Fi­nal words

The Walrus - - LETTERS -

In “The Re­al­ity of Fac­ing Cancer” ( the­wal­rus. Paul Adams chal­lenges myths about the psy­chol­ogy of cancer by weav­ing his late wife’s ex­pe­ri­ence with re­search show­ing that per­son­al­ity, fight­ing spirit, and pos­i­tive think­ing are not as­so­ci­ated with cancer on­set, pro­gres­sion, or sur­vival. Peo­ple with cancer, psy­chol­o­gists, and on­col­o­gists have all been draw­ing at­ten­tion to the dark side of this mes­sag­ing around those who sur­vive cancer. Adams adds an im­por­tant per­spec­tive that shows how the bur­den of pos­i­tiv­ity ex­tends be­yond the pa­tient to their loved ones, in­ter­fer­ing with the in­ti­macy that grows in re­al­ism.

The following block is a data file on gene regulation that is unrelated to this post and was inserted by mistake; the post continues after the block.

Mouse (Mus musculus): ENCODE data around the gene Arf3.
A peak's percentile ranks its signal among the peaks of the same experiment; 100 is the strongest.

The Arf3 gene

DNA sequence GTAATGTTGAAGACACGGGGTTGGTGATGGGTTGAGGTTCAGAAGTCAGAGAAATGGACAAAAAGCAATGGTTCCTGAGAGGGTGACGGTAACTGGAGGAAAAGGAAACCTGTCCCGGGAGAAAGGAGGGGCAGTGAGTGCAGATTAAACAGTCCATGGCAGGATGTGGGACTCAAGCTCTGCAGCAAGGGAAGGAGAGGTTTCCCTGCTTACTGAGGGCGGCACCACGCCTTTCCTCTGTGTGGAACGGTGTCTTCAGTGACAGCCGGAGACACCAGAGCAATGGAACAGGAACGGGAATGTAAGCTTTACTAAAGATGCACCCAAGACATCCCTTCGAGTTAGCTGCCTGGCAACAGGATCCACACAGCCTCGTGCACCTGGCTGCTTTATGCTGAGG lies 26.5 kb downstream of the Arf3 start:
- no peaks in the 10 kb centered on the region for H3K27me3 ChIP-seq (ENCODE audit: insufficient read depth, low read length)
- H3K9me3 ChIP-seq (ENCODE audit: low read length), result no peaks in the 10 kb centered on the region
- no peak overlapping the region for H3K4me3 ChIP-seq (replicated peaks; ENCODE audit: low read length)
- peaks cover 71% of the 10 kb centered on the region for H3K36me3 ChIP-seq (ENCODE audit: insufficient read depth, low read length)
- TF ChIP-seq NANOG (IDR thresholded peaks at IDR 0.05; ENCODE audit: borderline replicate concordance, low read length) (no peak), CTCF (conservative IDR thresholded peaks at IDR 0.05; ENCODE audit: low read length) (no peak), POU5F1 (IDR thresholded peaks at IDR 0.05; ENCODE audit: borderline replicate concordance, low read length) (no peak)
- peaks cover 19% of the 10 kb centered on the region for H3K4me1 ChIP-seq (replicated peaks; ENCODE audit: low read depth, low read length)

Lu­cia Gagliese

Toronto, ON

Adams’s heart­felt and thought­ful ar­ti­cle about the of­ten un­help­ful cul­tural bag­gage ac­com­pa­ny­ing ter­mi­nal ill­ness spoke to me. I was the sole care­giver for my kid sis­ter when she was in pal­lia­tive care with ter­mi­nal en­dome­trial cancer.

Vis­cer­ally, I took ev­ery speed bump, such as a pain cri­sis or episode of vom­it­ing, as a de­feat. For­tu­nately, none of her friends, or mine, said any­thing about the power of the spirit tri­umph­ing against cancer or about how she was do­ing so well that she must be able to beat this.

Terry Mur­ray

Ot­tawa, ON

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